On the Incarnation of the Word 16 – Was the Cross the Sole Aim of Christ’s Birth?

Posted: September 8th, 2009 | Author: | Filed under: Incarnation of the Word | Tags: , , , , , , , | Comments Off on On the Incarnation of the Word 16 – Was the Cross the Sole Aim of Christ’s Birth?

This section of On the Incarnation of the Word by Athanasius is a very short one, but I think critical for us today. I very much recommend that you read the entire section several times and reflect on it. It seems to me that some segments of modern Western Christianity have so emphasized the Cross that the life of Jesus simply becomes a preparation for it and the Resurrection is reduced to little more than an afterthought.

I was particularly struck by this fact some years ago when the SBTC Texan, the newspaper for our state convention, published a series of articles defending and discussing the Resurrection. They all strongly defended the historicity of the Resurrection and clearly held it to be important. However, when they tried to express why it was so important, the best that anyone could say was that it proved that the Father accepted the Son’s payment for our sins on the Cross.

It was one of those moments of crystalline clarity for me. I had been a part of this group of Christians for more than a decade and I had never until that moment really begun to understand how they perceived Christ. I thought I had, of course. But I realized then that I really hadn’t, after all.

In all of the ancient writings, as in Scripture, you will rarely ever find the Crucifixion separated from the Resurrection. If you’ve been reading the posts on my blog where we’ve been working through some of them, perhaps you’ve noticed that. Without the Resurrection, Jesus of Nazareth was simply another first century failed Messiah wannabe. In this section, however, Athanasius points out that we also can’t reduce the work of Christ to simply his death and resurrection.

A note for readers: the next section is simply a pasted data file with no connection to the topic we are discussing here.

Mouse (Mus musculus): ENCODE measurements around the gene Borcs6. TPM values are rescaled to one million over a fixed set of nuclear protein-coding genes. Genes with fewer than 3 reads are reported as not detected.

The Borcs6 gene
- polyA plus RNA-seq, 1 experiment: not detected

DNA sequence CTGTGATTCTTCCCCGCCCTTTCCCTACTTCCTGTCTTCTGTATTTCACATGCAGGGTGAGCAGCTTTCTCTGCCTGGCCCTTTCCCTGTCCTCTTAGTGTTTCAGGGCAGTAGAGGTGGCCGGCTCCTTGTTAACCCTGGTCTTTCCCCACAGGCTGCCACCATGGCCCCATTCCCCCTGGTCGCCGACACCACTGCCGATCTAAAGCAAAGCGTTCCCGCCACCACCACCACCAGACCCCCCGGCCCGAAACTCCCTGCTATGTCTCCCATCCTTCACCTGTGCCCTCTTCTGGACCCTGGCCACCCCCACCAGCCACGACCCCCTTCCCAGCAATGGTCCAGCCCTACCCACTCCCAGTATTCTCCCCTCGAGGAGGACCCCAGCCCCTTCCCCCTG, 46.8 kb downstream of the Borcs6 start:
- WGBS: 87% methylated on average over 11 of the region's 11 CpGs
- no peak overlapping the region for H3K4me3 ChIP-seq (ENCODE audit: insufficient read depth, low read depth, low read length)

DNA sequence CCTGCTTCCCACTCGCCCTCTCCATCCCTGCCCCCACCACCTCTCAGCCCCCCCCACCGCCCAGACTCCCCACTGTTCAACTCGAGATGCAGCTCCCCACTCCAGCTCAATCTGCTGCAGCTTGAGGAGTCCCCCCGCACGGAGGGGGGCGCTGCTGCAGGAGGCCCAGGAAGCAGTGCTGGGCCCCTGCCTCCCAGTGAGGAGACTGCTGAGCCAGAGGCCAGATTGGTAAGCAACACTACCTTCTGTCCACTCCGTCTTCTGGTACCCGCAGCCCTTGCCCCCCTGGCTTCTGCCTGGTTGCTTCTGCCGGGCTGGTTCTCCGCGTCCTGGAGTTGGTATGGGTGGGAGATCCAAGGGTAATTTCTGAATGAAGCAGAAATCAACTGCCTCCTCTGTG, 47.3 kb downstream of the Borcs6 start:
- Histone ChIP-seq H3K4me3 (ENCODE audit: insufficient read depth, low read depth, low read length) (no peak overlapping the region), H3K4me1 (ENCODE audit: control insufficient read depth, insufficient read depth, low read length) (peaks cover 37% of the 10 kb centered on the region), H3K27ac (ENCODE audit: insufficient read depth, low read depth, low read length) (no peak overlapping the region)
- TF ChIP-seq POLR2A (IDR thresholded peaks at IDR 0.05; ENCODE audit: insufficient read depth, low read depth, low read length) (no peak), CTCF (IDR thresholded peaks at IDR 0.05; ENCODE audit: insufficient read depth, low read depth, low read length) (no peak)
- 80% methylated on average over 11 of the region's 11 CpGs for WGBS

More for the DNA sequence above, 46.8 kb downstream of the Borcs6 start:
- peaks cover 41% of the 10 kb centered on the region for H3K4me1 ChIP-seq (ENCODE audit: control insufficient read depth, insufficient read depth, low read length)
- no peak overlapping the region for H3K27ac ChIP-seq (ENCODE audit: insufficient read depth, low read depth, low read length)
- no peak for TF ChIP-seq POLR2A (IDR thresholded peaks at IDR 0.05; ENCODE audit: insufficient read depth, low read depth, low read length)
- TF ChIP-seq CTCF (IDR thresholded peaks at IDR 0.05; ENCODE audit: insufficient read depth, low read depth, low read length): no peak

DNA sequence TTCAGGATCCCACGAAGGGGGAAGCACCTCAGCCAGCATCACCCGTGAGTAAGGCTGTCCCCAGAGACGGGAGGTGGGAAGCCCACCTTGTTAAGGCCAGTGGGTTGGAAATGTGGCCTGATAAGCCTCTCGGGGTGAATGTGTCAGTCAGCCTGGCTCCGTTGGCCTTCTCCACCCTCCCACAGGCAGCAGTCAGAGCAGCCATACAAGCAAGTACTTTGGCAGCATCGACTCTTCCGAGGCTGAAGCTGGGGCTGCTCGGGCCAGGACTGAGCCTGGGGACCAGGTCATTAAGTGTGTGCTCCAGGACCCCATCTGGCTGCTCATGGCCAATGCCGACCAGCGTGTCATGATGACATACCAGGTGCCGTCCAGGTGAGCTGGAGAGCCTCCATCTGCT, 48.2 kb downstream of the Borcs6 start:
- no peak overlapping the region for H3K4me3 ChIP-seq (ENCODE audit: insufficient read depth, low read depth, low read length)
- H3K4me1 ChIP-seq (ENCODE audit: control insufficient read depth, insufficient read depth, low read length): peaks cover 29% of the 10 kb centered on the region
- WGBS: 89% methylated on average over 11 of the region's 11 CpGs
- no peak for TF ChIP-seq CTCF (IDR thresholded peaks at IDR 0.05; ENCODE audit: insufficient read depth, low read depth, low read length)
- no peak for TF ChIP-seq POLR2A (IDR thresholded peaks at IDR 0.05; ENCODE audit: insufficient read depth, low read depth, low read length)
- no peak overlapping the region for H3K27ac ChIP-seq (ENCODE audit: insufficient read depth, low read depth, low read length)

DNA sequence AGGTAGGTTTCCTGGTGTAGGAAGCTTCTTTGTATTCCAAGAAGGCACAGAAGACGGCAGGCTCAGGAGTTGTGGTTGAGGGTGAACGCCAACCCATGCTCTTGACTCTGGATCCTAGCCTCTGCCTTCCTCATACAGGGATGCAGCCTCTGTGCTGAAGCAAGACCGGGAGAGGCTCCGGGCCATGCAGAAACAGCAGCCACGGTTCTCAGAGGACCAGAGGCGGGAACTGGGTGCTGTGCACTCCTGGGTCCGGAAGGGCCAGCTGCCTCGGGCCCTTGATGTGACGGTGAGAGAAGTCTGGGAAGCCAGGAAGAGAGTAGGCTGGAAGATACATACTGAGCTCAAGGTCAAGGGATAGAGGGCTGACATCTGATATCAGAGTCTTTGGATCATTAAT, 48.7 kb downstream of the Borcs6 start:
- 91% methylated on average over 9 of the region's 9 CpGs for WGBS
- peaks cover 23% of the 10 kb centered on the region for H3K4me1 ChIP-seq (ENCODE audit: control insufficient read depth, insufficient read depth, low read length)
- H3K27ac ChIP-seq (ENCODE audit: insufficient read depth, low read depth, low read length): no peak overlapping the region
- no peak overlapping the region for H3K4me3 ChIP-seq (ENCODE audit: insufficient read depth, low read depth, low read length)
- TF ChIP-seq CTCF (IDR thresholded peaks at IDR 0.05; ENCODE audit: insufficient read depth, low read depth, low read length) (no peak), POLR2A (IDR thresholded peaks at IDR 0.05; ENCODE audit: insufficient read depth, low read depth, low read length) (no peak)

Now for this cause, also, He did not immediately upon His coming accomplish His sacrifice on behalf of all, by offering His body to death and raising it again, for by this means He would have made Himself invisible. But He made Himself visible enough by what He did, abiding in it, and doing such works, and shewing such signs, as made Him known no longer as Man, but as God the Word.

When you look at it that way, it’s obvious. Of course, in one sense the Word did become flesh to die. That is he became fully human in every way and inherited the fullness of our mortal nature. At the same time, though, he joined it to the divine nature which could not die. And in the heart of that paradox, he defeated death on behalf of all mankind.

However, that was only part of his work. As Jesus said, he came to make the unknowable God known to us. In him, we know and experience the fullness of God. We are able to participate in the life of God. We can be one with God and with each other. We can know true communion. So Jesus also came to make God known in the only way we could know him.

For by the Word revealing Himself everywhere, both above and beneath, and in the depth and in the breadth—above, in the creation; beneath, in becoming man; in the depth, in Hades; and in the breadth, in the world—all things have been filled with the knowledge of God.

When we try to reduce the work of Christ to something simple which we can rationally grasp in its entirety, we render it meaningless. When we reduce the Incarnation of the Word to a single task, whatever that task might be, we strip it of its transcendence and mystery. The Incarnation transformed all creation in ways that go beyond any words we might use.

Christ was born to live, to die, and to rise uncorrupted and incorruptible from the grave. No single act is of greater purpose or necessity than the other. It is in the fullness of Christ that we find salvation. Had Christ not filled creation in a new way in the Incarnation, had he not made himself known to us through our senses, had he not recreated us as human beings in his death and resurrection, Pentecost could not have happened. Man has been united to God in Christ, thus God can particularly indwell man in the fullness of the Spirit through Christ without consuming us. (Remember, our God is a consuming fire.) And through the physical body and blood of Christ, we know the unknowable God.

Is your mind blown yet?


Comments are closed.